Letter

Synchronized cycles of bacterial lysis for in vivo delivery

Received:
Accepted:
Published online:

Abstract

The widespread view of bacteria as strictly pathogenic has given way to an appreciation of the prevalence of some beneficial microbes within the human body1,2,3. It is perhaps inevitable that some bacteria would evolve to preferentially grow in environments that harbour disease and thus provide a natural platform for the development of engineered therapies4,5,6. Such therapies could benefit from bacteria that are programmed to limit bacterial growth while continually producing and releasing cytotoxic agents in situ7,8,9,10. Here we engineer a clinically relevant bacterium to lyse synchronously at a threshold population density and to release genetically encoded cargo. Following quorum lysis, a small number of surviving bacteria reseed the growing population, thus leading to pulsatile delivery cycles. We used microfluidic devices to characterize the engineered lysis strain and we demonstrate its potential as a drug delivery platform via co-culture with human cancer cells in vitro. As a proof of principle, we tracked the bacterial population dynamics in ectopic syngeneic colorectal tumours in mice via a luminescent reporter. The lysis strain exhibits pulsatile population dynamics in vivo, with mean bacterial luminescence that remained two orders of magnitude lower than an unmodified strain. Finally, guided by previous findings that certain bacteria can enhance the efficacy of standard therapies11, we orally administered the lysis strain alone or in combination with a clinical chemotherapeutic to a syngeneic mouse transplantation model of hepatic colorectal metastases. We found that the combination of both circuit-engineered bacteria and chemotherapy leads to a notable reduction of tumour activity along with a marked survival benefit over either therapy alone. Our approach establishes a methodology for leveraging the tools of synthetic biology to exploit the natural propensity for certain bacteria to colonize disease sites.

  • Subscribe to Nature for full access:

    $199

    Subscribe

Additional access options:

Already a subscriber?  Log in  now or  Register  for online access.

References

  1. 1.

    & The human microbiome: at the interface of health and disease. Nature Rev. Genet. 13, 260–270 (2012)

  2. 2.

    et al. Microbial dysbiosis is associated with human breast cancer. PLoS One 9, e83744 (2014)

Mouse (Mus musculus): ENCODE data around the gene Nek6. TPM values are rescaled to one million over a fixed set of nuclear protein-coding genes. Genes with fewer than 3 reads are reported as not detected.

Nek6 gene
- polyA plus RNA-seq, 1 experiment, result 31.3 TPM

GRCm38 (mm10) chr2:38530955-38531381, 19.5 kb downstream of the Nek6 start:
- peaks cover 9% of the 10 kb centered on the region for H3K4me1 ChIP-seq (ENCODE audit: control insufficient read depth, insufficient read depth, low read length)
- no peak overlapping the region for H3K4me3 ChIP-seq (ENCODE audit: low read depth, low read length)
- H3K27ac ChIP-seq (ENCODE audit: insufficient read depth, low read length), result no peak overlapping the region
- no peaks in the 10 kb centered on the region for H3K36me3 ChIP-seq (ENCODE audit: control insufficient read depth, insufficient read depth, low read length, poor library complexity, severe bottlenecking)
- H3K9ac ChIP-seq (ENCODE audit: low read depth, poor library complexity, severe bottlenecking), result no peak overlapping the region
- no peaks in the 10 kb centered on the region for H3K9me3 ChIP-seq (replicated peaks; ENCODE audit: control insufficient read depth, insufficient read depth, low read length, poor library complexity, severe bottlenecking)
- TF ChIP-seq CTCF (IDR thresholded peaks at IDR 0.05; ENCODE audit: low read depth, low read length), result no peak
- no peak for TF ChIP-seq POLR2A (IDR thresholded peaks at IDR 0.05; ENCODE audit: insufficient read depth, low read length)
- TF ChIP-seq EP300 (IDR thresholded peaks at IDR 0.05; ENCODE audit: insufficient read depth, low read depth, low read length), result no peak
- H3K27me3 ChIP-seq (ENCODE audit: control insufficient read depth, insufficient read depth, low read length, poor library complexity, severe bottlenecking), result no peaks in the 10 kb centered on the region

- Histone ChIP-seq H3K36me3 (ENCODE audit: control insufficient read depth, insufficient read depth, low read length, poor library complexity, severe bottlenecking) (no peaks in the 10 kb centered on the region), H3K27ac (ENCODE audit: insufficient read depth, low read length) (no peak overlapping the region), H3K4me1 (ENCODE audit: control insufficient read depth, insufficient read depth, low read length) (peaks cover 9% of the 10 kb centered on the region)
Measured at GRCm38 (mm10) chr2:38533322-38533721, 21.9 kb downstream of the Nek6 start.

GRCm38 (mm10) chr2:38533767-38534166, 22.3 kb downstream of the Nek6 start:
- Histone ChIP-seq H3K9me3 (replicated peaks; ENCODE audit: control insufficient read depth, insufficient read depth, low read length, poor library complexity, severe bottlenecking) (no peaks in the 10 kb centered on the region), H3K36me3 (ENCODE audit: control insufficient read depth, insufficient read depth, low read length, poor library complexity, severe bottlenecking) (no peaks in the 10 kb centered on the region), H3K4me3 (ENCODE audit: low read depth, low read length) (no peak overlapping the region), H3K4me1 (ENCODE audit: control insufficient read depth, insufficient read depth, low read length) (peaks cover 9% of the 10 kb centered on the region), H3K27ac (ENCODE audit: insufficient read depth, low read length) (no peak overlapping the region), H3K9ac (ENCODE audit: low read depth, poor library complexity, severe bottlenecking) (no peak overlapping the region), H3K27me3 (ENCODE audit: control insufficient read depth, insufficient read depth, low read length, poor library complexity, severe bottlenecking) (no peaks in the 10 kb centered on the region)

3. 3.

    , & Cell-based therapeutics: the next pillar of medicine. Sci. Transl. Med. 5, 179ps7 (2013)

  4. 4.

    , & Tumor-targeted Salmonella as a novel anticancer vector. Cancer Res. 57, 4537–4544 (1997)

  5. 5.

    , & Synthetic biology moving into the clinic. Science 333, 1248–1252 (2011)

  6. 6.

    & Emerging biomedical applications of synthetic biology. Nature Rev. Genet. 13, 21–35 (2011)

  7. 7.

    , , , & Bacteria as vectors for gene therapy of cancer. Bioeng. Bugs 1, 385–394 (2010)

  8. 8.

    , & Dr William Coley and tumour regression: a place in history or in the future. Postgrad. Med. J. 79, 672–680 (2003)

  9. 9.

    et al. Efficacy and toxicity management of 19–28z CAR T cell therapy in B cell acute lymphoblastic leukemia. Sci Transl. Med. 6, 224ra25 (2014)

  10. 10.

    Cancer and the microbiota. Science 348, 80–86 (2015)

  11. 11.

    , , , & Combination bacteriolytic therapy for the treatment of experimental tumors. Proc. Natl Acad. Sci. USA 98, 15155–15160 (2001)

  12. 12.

    , , & A synchronized quorum of genetic clocks. Nature 463, 326–330 (2010)

  13. 13.

    et al. A sensing array of radically coupled genetic ‘biopixels’. Nature 481, 39–44 (2011)

  14. 14.

    & Lytic action of cloned φ X174 gene E. J. Virol. 44, 993–1002 (1982)

  15. 15.

    , , , & Oscillations by minimal bacterial suicide circuits reveal hidden facets of host-circuit physiology. PLoS One 5, e11909 (2010)

  16. 16.

    et al. Genetic circuits in Salmonella typhimurium. ACS Synth. Biol. 1, 458–464 (2012)

  17. 17.

    et al. Bacterial delivery of a novel cytolysin to hypoxic areas of solid tumors. Gene Ther. 16, 329–339 (2009)